Objectives and Outcomes of Service Learningx - CSU, Chico

frontdotardUrban and Civil

Nov 15, 2013 (3 years and 9 months ago)

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Designing a course that includes a service or civic learning component should begin with
learning goals, specify learning objectives, identify learning activities, and determine the
methods by which students‘ success in achieving the goals and objectives
will be assessed:



A learning
goal
is general and provides direction for students and the instructor. It is a desired
outcome stated in value
-
terms that aren‘t readily quantified.

A learning
objective
is an outcome that will be achieved; that is measurab
le; and that follows
deductively from a learning goal.

A learning
strategy
is a

means to an end


a method for achieving one or more learning
objectives. These may come in the form of classroom strategies for assignments and must
contribute to the achieve
ment of learning objectives.

A learning
assessment method
is a means for measuring the achievement of one or more
learning objectives. There are two general types: (1) formative assessment, which emphasizes
feedback to students about the quality of their
learning, and (2) summative assessment, which
evaluates the quality of student learning. Use of learning assessment methods provides
feedback to the instructor on the alignment between goals, objectives, strategies, and
assessment methods.



Student Learn
ing Outcomes: Six Levels of Learning

Student learning outcomes for a course may range over several

levels


of learning, from the
absorption of facts to the ability to think critically, solve problems, or generate genuinely novel
thoughts. Each statement
of a student learning outcome should include a
verb
that represents
the level of learning that‘s expected.



Here are some examples of using verbs to write an SLO:



To measure
comprehension.
Example: “Discuss the basic tenets of deconstructionism.


To measure
application.
Example: “Calculate the deflection of a beam under uniform loading.


To measure
analysis.
Example: “In the president‘s State of the Union Address, which
statements are based on facts and which are based on statements of value?



To
measure
synthesis.
Example: “How would you restructure the school day to reflect
children's developmental needs?


To measure
evaluation.
Example: “Should Bach's Mass in B Minor be regarded as a classic?
Why or why not?”



Using Bloom’s classification of co
gnitive skills to compose SLOs



Bloom‘s classification of cognitive skills appears below. Each skill is defined and associated with
various behavioral indicators. Use this information to stimulate your thinking about course SLOs
and the learning activiti
es for achieving those outcomes.

Knowledge.
Definition: Beliefs that are “true”(well
-
justified, warranted, well
-
supported, etc.) in
the estimation of persons prepared and experienced adequately to determine whether such
terms apply). Knowledge can be reta
ined and reported without being understood adequately to
apply it, critique it, or use it creatively. Indicators: The ability to define, describe, identify, label,
list, match, memorize, point to, recall, select, state, etc.

Comprehension.
Definition: The “deeper” (more complete, more sophisticated, more nuanced,
etc.) understanding of a true belief that enables one to apply it, critique it, or use it creatively.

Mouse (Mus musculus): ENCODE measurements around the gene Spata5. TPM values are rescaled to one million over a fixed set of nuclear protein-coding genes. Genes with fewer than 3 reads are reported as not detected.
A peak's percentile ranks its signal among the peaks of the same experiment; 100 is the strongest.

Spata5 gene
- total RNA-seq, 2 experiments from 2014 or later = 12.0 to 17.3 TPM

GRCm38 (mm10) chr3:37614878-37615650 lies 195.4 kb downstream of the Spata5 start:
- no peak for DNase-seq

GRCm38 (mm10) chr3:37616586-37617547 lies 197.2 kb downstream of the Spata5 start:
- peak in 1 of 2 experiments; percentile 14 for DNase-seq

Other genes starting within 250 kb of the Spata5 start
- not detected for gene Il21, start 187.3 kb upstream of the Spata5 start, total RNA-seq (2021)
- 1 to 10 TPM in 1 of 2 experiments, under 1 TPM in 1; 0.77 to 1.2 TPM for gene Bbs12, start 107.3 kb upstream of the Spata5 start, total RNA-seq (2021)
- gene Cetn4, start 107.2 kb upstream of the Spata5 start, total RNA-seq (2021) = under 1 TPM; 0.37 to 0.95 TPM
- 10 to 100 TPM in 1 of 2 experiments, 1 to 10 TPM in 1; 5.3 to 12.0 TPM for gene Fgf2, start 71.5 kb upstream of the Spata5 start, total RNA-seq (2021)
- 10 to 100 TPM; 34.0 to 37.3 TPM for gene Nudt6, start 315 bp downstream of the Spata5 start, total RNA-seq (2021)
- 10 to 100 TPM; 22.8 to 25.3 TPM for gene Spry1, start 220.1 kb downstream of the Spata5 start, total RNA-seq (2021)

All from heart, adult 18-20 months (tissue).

Indicators: The ability to interpret, analyze, apply, critique, refine, enhance
, annotate, convert,
expand/ extend, generalize, give examples of, infer, paraphrase, predict, reassess, summarize,
translate, etc.

Application.
Definition: The use of a concept to comprehend a possible (hypothesized,
predicted, purported, suspected) inst
antiation (i.e., a particular instance, occurrence, or
manifestation) of the general phenomenon or entity named/described by the concept.
Indicators: The ability to apply, adapt, gather, sort, subsume, construct, demonstrate, discover,
illustrate, use, man
ipulate, relate, show, solve, model, etc.

Analysis.
Definition: The “deconstruction,” “reverse engineering,” “subdividing,” or “breaking
down” of a thing into its constituent components in order to comprehend the features
(connections, structure, function
s, purposes, operations, processes, relationships, organizing
principles, etc.) of the whole. Indicators: The ability to identify, distinguish, compare, contrast,
diagram, differentiate, dissect, model, select, separate, sort, subdivide, etc.

Synthesis.
D
efinition: The construction, creation, invention, conceptualization, or description of
a new (different, changed, altered, extended, reconceived, invented, discovered, etc.) entity or
phenomenon by assembling, relating, or connecting other entities or phen
omena in such a way
that the latter can be viewed, understood, described, explained, etc. as parts, features, or
components of a new whole. Indicators: The ability to blend, build, combine, create, compile,
compose, design, formulate, generate, hypothesize
, plan, predict, invent, imagine, produce,
reorder, revise, reimagine, reconceive, change, alter, extend, etc.

Evaluation.
Definition: Judging, asses
-
sing, determining, assigning, gauging, appraising, etc.

with reference to criteria, conditions, indicator
s, requirements, etc.

the value, worth, utility,
usability, suit
-
ability, importance, excellence, significance, etc. of an entity or phenomenon
(including ideas, concepts, constructs, models, theories, hypotheses, procedures, methods,
etc.) for a specified

purpose, goal, objective, situation, condition, circumstance, eventuality,
possibility, etc. Indicators: The ability to judge, adjudicate, assess, gauge, estimate, choose,
conclude, criticize, defend, grade, prioritize, recommend, referee, reject, select,

support, etc.